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Language
English
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Genres
Biography & Autobiography / Historical
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Content Protection
This content is DRM protected.
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Eligible for Family Library

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He has recounted to friends and acquaintances some episodes of his many adventures through life, and his listeners have always found them interesting, fascinating, entertaining, and worth telling. This dawned the momentous chronicling of this part memoir, part historical account of his life, his country, and his journey. In this newly published book, From the Land Beyond the Forest, author John Irtel shares from whence he came, to his escape and survival, to his arrival and new life on a new land, and more. Divided into two sections, the first part of this book briefly deals with the history of the land and the Saxon people of Transylvania, including some traditions and customs, which were part of the author when he was young. The history of Transylvania is rich and long and would require much research to do it justice. The highlights pertaining to his own life include the aftermath of the Second World War, his escape from Romania in 1947, and his life as a refugee in Austria and Italy. The second part of this book deals with the period from his departure from Europe to Australia as a nineteen-year-old immigrant, which posed as the biggest and most important challenge in his life. However, the curious fascination he developed for his new country and its people enabled him to adjust and assimilate into the community more easily than many others have done. “I have seen more than seventy years of life passing by, from childhood to old age. I have seen many changes, enjoyed happiness and endured pain. I can truly say that life has been an interesting challenge,” shares Irtel. Author shares his country’s history, his past, his new home, and his life in this memoir.
A New York Times Bestseller, and the inspiration for the hit Broadway musical Hamilton!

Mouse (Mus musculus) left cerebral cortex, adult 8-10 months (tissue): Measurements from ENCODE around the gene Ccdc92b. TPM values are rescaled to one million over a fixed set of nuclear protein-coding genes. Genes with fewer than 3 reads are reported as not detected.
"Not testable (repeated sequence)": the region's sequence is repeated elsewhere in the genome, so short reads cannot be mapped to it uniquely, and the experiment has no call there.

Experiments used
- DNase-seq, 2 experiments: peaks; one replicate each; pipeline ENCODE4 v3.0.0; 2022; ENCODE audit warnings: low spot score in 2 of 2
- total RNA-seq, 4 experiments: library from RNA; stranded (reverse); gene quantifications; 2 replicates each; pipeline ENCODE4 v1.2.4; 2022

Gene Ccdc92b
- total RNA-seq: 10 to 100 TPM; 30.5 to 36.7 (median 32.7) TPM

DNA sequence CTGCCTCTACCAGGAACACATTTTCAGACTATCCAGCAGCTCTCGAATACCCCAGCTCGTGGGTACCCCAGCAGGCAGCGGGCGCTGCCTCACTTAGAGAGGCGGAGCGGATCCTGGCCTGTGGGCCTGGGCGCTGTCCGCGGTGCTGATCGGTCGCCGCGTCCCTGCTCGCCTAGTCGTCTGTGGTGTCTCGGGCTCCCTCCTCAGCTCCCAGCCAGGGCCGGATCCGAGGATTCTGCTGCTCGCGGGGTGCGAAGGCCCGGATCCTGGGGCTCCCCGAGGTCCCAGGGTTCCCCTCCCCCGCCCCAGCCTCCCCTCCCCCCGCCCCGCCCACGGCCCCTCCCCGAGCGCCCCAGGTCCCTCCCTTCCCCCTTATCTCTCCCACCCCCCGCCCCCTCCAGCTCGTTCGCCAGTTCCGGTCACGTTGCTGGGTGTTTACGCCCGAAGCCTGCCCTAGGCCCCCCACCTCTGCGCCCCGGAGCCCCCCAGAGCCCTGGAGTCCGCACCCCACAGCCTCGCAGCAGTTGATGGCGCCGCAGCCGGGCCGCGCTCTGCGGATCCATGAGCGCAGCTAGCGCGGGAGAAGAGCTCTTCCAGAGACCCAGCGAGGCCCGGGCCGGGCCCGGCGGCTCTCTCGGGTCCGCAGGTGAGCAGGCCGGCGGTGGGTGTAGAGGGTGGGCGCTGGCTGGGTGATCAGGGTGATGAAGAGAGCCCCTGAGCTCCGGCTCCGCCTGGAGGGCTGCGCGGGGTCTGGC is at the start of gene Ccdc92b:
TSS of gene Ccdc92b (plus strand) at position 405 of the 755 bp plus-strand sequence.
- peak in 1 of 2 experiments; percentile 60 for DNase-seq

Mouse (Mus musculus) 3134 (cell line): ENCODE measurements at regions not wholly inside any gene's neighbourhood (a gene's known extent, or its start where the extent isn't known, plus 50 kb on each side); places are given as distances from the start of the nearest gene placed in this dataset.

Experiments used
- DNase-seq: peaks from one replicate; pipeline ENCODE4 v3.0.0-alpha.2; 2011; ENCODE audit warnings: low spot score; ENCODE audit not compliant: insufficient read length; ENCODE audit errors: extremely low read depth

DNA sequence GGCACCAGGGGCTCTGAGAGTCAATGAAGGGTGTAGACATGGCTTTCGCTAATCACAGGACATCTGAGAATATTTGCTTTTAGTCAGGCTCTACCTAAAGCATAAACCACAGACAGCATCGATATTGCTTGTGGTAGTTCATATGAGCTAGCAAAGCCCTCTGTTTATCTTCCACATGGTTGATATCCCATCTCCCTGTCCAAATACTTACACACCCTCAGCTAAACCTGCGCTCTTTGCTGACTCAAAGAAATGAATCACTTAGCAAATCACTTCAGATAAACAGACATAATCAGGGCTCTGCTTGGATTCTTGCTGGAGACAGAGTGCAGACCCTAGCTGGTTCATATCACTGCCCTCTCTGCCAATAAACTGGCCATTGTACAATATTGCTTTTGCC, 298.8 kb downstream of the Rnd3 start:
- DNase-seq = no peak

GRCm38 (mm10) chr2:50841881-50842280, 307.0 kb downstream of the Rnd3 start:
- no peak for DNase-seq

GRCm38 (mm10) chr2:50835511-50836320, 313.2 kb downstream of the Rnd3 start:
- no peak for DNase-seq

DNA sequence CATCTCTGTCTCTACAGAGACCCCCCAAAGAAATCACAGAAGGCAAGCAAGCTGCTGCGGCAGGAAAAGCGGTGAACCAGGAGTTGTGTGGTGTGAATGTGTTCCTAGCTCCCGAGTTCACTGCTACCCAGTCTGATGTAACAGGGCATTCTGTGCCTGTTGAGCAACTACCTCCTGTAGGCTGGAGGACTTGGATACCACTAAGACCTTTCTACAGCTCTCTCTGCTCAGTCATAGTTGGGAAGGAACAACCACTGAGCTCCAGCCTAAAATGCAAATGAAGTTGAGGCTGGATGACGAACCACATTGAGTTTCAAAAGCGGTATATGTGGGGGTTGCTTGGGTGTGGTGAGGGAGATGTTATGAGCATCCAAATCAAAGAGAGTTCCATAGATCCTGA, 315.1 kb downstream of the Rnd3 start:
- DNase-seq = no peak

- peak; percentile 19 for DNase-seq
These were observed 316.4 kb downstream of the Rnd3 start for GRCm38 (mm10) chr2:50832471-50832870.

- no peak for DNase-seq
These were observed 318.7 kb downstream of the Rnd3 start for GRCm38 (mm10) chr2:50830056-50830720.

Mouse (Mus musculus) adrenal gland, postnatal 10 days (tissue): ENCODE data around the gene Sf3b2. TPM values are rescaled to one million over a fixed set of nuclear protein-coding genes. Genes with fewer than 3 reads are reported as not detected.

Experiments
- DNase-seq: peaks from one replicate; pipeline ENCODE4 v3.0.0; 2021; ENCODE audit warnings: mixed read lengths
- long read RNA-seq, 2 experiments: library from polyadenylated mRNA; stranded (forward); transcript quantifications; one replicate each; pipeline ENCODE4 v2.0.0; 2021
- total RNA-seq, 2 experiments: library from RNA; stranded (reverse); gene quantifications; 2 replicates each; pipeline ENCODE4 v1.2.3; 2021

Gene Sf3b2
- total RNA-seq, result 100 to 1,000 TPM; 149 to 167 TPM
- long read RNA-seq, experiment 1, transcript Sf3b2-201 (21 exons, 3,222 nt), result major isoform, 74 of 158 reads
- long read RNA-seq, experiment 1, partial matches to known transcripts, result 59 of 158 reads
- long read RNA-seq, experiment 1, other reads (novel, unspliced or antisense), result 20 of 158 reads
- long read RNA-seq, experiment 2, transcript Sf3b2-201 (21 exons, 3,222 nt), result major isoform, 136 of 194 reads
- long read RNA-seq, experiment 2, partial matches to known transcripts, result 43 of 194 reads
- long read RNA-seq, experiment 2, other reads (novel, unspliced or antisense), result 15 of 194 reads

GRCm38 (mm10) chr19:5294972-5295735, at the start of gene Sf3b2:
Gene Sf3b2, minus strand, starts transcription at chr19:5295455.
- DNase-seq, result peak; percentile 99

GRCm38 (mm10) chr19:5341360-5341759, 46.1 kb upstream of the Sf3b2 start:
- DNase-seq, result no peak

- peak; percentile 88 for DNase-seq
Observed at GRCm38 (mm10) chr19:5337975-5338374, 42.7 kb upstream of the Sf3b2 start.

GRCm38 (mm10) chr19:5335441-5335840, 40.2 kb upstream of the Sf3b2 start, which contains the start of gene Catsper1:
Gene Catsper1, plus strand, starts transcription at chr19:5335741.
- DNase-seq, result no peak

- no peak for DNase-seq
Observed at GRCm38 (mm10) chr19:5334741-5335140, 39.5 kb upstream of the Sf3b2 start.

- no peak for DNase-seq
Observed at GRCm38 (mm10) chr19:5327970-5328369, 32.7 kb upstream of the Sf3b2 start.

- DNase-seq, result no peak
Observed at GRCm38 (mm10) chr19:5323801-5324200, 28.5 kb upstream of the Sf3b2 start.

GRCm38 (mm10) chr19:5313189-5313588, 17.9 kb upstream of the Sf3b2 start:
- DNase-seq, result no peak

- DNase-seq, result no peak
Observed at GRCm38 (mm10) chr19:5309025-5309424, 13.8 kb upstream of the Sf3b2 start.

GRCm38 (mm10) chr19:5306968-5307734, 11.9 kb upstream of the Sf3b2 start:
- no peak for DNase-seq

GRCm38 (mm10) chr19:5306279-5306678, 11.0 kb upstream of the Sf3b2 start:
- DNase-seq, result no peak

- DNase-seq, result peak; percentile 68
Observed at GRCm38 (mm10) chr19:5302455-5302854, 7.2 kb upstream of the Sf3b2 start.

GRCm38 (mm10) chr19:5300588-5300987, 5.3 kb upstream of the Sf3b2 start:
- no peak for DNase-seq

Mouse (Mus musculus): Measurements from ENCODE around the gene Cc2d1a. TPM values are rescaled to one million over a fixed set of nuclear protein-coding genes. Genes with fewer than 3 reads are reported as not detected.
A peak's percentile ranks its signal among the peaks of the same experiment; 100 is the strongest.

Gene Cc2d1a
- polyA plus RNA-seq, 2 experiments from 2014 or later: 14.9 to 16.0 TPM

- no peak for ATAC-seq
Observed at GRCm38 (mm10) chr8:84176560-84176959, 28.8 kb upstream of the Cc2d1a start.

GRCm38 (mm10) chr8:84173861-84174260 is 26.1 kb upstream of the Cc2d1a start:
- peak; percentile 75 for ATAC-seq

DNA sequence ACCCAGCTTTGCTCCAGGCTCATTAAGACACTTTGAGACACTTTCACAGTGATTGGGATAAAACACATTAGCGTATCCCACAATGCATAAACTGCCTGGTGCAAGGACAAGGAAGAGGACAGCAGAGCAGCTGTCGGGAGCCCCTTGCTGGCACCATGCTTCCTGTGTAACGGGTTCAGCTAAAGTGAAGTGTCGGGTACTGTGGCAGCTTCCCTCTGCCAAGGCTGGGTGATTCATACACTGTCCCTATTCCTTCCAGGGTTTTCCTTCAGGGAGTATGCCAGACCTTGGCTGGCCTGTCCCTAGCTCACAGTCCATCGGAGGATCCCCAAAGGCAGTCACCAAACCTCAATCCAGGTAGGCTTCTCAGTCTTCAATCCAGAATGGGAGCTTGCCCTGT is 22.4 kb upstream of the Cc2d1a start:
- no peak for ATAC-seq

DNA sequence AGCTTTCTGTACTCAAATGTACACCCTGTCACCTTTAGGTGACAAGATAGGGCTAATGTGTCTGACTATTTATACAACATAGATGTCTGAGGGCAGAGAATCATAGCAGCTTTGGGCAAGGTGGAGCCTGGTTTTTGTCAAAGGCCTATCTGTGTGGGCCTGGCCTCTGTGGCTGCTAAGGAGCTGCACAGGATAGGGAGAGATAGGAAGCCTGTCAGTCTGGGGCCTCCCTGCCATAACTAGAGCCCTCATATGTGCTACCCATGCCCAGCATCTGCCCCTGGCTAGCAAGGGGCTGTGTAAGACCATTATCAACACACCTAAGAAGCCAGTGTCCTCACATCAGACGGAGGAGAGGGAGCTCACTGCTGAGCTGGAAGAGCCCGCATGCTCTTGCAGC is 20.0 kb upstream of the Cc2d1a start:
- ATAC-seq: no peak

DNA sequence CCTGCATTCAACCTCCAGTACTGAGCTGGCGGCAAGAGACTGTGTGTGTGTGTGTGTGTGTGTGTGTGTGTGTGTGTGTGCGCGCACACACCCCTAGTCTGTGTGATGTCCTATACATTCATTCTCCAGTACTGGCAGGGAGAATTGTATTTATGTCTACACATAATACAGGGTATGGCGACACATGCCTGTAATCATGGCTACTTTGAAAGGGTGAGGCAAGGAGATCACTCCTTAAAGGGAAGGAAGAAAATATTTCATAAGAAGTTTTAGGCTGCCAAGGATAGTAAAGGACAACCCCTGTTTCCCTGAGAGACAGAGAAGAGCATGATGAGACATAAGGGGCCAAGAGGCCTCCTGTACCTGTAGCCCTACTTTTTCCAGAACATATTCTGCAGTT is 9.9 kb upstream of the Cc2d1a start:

Pulitzer Prize-winning author Ron Chernow presents a landmark biography of Alexander Hamilton, the Founding Father who galvanized, inspired, scandalized, and shaped the newborn nation.

In the first full-length biography of Alexander Hamilton in decades, Ron Chernow tells the riveting story of a man who overcame all odds to shape, inspire, and scandalize the newborn America. According to historian Joseph Ellis, Alexander Hamilton is “a robust full-length portrait, in my view the best ever written, of the most brilliant, charismatic and dangerous founder of them all.”

Few figures in American history have been more hotly debated or more grossly misunderstood than Alexander Hamilton. Chernow’s biography gives Hamilton his due and sets the record straight, deftly illustrating that the political and economic greatness of today’s America is the result of Hamilton’s countless sacrifices to champion ideas that were often wildly disputed during his time. “To repudiate his legacy,” Chernow writes, “is, in many ways, to repudiate the modern world.” Chernow here recounts Hamilton’s turbulent life: an illegitimate, largely self-taught orphan from the Caribbean, he came out of nowhere to take America by storm, rising to become George Washington’s aide-de-camp in the Continental Army, coauthoring The Federalist Papers, founding the Bank of New York, leading the Federalist Party, and becoming the first Treasury Secretary of the United States.Historians have long told the story of America’s birth as the triumph of Jefferson’s democratic ideals over the aristocratic intentions of Hamilton. Chernow presents an entirely different man, whose legendary ambitions were motivated not merely by self-interest but by passionate patriotism and a stubborn will to build the foundations of American prosperity and power. His is a Hamilton far more human than we’ve encountered before—from his shame about his birth to his fiery aspirations, from his intimate relationships with childhood friends to his titanic feuds with Jefferson, Madison, Adams, Monroe, and Burr, and from his highly public affair with Maria Reynolds to his loving marriage to his loyal wife Eliza. And never before has there been a more vivid account of Hamilton’s famous and mysterious death in a duel with Aaron Burr in July of 1804.

Chernow’s biography is not just a portrait of Hamilton, but the story of America’s birth seen through its most central figure. At a critical time to look back to our roots, Alexander Hamilton will remind readers of the purpose of our institutions and our heritage as Americans.

“Nobody has captured Hamilton better than Chernow” —The New York Times Book Review 

Ron Chernow's new biography, Grant, will be published by Penguin Press in October 2017.